Mr. Schneiderman said he hoped to have a draft of the plan before his Jan. 30 meeting to share with residents.

psquire@timesreview.com

01/02/13 11:23am
01/02/2013 11:23 AM

BARBARAELLEN KOCH FILE PHOTO | The trailer for homeless sex offenders on the Suffolk County jail property in Riverside.

County Executive Steve Bellone is urging Suffolk County Police Department officials to come up with a comprehensive plan to better protect residents from registered sex offenders.

No matter what the plan is, it must end the county’s policy of housing homeless sex offenders in trailers on the East End, Mr. Bellone said Wednesday.

The county currently provides overnight housing for homeless sex offenders who receive Department of Social Services assistance in two construction trailers, one in the parking lot of the county jail in Riverside and one on county police property in Westhampton.

Both are located in Southampton Town.

The trailers, which the county initially said would move to different locations, have remained in Southampton Town since 2007.

“We will develop the most stringent monitoring and enforcement program in the nation,” Mr. Bellone said in a press release about a larger plan to better protect the public from sex offenders living in Suffolk County.

Mr. Bellone has vowed to end the county’s current policy regarding homeless sex offenders within the first year of his administration but missed his January 1 deadline to close the trailers.

Legislator Jay Schneiderman (I-Montauk) said although he’s “disappointed” Mr. Bellone failed to keep his promise, he’s “encouraged” about his new approach.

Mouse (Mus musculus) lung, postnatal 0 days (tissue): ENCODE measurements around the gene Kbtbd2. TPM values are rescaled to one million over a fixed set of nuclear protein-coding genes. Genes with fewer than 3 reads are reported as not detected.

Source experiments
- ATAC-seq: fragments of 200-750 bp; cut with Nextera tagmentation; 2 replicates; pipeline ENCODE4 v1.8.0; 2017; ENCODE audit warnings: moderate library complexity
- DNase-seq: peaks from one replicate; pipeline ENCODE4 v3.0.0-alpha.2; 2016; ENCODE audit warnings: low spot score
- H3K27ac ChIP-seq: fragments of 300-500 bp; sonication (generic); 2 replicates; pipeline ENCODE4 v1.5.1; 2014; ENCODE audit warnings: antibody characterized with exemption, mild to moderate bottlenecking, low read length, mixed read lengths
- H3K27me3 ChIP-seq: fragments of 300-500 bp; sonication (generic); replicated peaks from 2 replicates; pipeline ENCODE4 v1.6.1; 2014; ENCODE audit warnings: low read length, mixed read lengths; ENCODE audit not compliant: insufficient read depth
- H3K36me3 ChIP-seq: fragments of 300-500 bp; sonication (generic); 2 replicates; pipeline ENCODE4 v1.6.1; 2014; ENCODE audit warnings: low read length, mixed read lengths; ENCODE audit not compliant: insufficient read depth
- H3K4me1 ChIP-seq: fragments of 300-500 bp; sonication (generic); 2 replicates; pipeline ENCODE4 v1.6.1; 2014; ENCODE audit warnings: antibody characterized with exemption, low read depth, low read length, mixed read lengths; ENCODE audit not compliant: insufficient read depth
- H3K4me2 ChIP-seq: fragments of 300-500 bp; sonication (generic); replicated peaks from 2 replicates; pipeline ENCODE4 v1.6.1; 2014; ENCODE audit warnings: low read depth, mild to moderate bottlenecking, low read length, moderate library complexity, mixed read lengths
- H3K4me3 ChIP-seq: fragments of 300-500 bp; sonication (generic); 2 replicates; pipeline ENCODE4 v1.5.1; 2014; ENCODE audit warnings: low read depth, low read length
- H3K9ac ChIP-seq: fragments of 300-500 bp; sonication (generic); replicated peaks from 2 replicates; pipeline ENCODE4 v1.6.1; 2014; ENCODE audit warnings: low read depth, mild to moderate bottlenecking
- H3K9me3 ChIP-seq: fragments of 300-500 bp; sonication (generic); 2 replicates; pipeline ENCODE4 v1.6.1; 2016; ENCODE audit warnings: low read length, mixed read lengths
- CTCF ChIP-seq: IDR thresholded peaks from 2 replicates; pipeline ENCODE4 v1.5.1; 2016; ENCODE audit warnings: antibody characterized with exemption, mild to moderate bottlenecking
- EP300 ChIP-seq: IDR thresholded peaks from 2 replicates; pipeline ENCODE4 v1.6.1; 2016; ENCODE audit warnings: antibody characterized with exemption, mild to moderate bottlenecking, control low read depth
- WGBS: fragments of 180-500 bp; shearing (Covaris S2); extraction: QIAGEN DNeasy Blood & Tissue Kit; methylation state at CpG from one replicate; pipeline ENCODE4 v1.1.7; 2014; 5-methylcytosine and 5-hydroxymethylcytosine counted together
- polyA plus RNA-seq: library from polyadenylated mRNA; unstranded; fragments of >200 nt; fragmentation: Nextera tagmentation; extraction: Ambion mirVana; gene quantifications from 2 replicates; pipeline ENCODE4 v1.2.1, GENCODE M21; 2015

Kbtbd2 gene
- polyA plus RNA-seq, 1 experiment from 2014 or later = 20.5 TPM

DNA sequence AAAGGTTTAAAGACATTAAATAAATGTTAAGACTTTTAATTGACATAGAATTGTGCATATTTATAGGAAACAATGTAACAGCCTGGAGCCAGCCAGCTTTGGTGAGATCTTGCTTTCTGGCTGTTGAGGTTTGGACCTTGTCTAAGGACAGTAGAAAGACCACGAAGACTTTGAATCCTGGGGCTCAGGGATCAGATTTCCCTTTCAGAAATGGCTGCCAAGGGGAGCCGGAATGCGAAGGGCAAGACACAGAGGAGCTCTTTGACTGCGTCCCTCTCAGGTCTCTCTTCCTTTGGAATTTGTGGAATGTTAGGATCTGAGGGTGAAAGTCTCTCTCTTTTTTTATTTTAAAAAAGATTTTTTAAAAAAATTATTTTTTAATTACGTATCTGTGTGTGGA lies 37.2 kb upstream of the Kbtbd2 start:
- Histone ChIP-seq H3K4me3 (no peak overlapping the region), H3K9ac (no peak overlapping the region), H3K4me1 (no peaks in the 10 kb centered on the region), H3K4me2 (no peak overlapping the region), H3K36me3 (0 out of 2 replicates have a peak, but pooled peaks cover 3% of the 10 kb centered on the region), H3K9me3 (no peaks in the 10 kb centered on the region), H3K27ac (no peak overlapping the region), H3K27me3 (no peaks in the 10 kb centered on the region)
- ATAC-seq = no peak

“I think those who are affected are losing patience, but hopefully not losing hope,” said of his Riverside and Westhampton constituents.

The Legislature approved last year a plan to create a “mini shelter” in each town that would provide 24 hour housing to no more than six sex offenders at a time. The program’s design would only allow housing for up to 36 homeless sex offenders, which Mr. Bellone’s spokesman Jon Schneider said the county executive has “concerns” about.

Since the county is currently responsible to provide housing for over 40 sex offenders, Mr. Schneider said the law would already have to be amended to either allow more than six sex offenders in a shelter or place more than one shelter in a town.

Mr. Schneiderman, whose district includes both homeless sex offender locations, agreed the mini-shelter plan is problematic but said he believes it’s the best way to “share the burden.”

On Tuesday, former County Executive Steve Levy criticized Mr. Schneiderman on Twitter saying, “Leg. Schneiderman says can’t move east end sex offenders on his own, but he blocked voucher plan that would have had them moved 2 years ago.”

Mr. Schneiderman described Mr. Levy’s comment as “inaccurate” and “phony” since he and former North Fork Legislator Ed Romaine cast the only “yes” votes for the voucher program.

Mr. Schneiderman said he voted in favor of the voucher program, which involves providing homeless sex offenders $90 a night to stay in a motel, even though he didn’t like it because he believed it was a better plan than the current trailer policy.

“He could have implemented the plan on his own as county executive if he wanted to, but instead he brought it to the Legislature when he knew it would fail, overwhelming” Mr. Schneiderman said.

When asked if the police department is taking another look at a voucher program in addition to de-clustering homeless sex offenders housing on the East End, Mr. Schneider said “everything is on the table.”

“The only thing not on the table is maintaining the trailer policy, which the county executive firmly believes is a burden on East End communities,” he said.

Mr. Schneider said the police department will work with other local agencies, advocacy organizations and mental health experts to determine how to strengthen the county’s overall approach in dealing with over 1,000 sex offenders.

He stressed there has been “far too much focus” on how to deal with the four percent that are homeless and believes the new direction of the discussion is needed in order to come up with ways to track and monitor the majority of county sex offenders.

The new plan is expected to be submitted to the Legislature later this month. County officials said the earliest the plan could be voted is at the Legislature’s Feb. 5 meeting.

jennifer@timesreview.com